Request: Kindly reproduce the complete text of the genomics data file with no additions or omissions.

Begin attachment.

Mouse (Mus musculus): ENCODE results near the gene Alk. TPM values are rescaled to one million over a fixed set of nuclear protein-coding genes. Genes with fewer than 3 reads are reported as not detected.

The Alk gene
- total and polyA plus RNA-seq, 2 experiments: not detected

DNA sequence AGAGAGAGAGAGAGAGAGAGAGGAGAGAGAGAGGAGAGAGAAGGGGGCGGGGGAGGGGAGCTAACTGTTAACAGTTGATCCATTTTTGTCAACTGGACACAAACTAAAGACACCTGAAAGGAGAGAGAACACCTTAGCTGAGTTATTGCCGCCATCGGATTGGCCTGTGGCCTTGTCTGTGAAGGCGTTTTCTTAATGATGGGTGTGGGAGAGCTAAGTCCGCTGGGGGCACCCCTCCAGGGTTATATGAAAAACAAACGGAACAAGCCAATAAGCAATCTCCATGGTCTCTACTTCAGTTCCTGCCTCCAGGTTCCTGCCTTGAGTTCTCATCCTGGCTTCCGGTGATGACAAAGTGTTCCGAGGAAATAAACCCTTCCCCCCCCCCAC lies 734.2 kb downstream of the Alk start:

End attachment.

Mouse (Mus musculus): ENCODE results near the gene Alk. TPM values are rescaled to one million over a fixed set of nuclear protein-coding genes. Genes with fewer than 3 reads are reported as not detected.

The Alk gene
- total and polyA plus RNA-seq, 2 experiments: not detected

DNA sequence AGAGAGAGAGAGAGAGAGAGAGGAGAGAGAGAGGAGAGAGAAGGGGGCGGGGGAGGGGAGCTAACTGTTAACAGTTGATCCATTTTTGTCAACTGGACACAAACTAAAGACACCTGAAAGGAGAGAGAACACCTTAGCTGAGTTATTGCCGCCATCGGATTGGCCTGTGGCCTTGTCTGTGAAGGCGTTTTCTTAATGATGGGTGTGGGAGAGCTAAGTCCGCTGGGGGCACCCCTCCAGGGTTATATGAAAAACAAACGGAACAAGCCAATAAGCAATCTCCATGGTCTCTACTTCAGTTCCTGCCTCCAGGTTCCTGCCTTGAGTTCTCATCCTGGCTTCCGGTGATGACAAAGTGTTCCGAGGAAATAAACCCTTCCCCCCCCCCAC lies 734.2 kb downstream of the Alk start: